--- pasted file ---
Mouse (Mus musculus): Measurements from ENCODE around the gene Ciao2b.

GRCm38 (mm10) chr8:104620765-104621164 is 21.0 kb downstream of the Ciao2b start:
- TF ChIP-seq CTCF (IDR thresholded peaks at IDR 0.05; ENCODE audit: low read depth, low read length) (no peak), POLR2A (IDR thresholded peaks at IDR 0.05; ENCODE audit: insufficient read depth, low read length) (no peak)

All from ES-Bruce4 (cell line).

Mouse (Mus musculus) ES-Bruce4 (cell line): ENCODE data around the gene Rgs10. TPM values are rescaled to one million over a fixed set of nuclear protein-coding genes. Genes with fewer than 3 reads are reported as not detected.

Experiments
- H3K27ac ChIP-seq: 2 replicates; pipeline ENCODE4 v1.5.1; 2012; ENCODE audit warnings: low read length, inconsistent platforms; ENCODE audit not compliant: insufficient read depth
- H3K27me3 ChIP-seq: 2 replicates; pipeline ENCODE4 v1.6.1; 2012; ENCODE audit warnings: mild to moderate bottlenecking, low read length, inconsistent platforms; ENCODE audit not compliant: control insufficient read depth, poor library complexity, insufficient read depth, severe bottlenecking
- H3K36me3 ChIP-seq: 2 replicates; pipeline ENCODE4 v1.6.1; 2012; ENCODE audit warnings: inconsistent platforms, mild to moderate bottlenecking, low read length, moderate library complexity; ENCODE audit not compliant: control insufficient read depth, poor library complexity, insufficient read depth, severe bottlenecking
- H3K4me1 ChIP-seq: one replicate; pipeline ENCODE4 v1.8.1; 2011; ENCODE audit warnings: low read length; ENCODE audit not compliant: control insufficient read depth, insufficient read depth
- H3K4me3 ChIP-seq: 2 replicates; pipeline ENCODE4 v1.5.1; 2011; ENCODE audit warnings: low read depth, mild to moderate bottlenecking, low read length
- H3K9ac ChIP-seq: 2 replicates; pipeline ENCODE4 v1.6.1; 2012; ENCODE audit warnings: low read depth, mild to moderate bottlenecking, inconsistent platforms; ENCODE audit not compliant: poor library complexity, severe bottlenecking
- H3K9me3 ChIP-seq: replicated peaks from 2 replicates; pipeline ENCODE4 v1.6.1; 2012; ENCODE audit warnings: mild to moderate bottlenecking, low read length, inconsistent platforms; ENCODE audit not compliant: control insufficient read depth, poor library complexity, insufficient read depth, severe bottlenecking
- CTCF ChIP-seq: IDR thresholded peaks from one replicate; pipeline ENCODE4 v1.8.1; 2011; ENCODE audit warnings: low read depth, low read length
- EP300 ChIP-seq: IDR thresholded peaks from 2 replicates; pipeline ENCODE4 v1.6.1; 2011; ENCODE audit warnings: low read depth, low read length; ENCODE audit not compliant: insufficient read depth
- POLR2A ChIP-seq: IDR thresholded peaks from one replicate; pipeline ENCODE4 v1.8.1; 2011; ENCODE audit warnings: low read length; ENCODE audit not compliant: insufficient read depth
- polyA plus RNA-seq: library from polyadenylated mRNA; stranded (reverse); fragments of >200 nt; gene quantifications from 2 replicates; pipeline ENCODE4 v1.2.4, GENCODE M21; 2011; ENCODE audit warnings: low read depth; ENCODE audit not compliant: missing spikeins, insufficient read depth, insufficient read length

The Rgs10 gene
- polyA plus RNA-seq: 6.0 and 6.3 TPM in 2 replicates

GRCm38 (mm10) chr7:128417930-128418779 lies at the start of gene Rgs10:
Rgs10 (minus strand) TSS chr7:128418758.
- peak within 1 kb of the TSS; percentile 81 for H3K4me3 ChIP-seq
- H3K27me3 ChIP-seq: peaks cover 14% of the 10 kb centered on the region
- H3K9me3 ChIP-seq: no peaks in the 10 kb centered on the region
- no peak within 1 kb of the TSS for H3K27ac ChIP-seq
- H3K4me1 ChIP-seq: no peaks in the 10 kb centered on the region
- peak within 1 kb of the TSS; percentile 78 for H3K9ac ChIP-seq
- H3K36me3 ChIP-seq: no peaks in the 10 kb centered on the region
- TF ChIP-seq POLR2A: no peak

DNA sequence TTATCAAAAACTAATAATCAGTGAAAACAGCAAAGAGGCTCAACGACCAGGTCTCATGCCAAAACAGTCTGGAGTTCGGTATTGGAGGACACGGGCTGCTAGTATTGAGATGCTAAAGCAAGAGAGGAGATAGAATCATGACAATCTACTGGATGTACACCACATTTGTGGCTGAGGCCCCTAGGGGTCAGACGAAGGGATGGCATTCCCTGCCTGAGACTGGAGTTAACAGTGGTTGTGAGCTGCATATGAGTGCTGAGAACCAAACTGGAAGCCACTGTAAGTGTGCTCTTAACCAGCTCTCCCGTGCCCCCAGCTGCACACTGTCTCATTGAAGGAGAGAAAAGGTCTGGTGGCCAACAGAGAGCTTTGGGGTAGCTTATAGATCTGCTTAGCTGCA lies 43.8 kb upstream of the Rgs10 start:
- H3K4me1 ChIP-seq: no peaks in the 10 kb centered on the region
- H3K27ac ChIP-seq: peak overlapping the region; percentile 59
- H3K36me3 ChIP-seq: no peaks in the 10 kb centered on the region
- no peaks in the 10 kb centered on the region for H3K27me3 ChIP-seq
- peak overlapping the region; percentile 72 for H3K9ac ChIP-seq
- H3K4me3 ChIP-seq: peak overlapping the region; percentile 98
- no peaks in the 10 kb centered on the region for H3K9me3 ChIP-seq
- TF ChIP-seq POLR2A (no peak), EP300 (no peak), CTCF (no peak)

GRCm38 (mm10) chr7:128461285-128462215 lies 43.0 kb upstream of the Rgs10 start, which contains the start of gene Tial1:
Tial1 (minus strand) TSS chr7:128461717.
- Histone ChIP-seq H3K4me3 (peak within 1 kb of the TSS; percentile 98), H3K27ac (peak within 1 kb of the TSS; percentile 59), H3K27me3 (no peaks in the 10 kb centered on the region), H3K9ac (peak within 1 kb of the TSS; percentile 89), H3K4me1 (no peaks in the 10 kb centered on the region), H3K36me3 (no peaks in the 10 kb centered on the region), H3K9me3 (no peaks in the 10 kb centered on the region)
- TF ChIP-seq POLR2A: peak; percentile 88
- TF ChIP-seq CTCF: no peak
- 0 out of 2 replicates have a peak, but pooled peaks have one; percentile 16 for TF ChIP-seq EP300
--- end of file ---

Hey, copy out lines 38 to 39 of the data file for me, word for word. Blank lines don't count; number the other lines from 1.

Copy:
- TF ChIP-seq POLR2A (no peak), EP300 (no peak), CTCF (no peak)

GRCm38 (mm10) chr7:128461285-128462215 lies 43.0 kb upstream of the Rgs10 start, which contains the start of gene Tial1: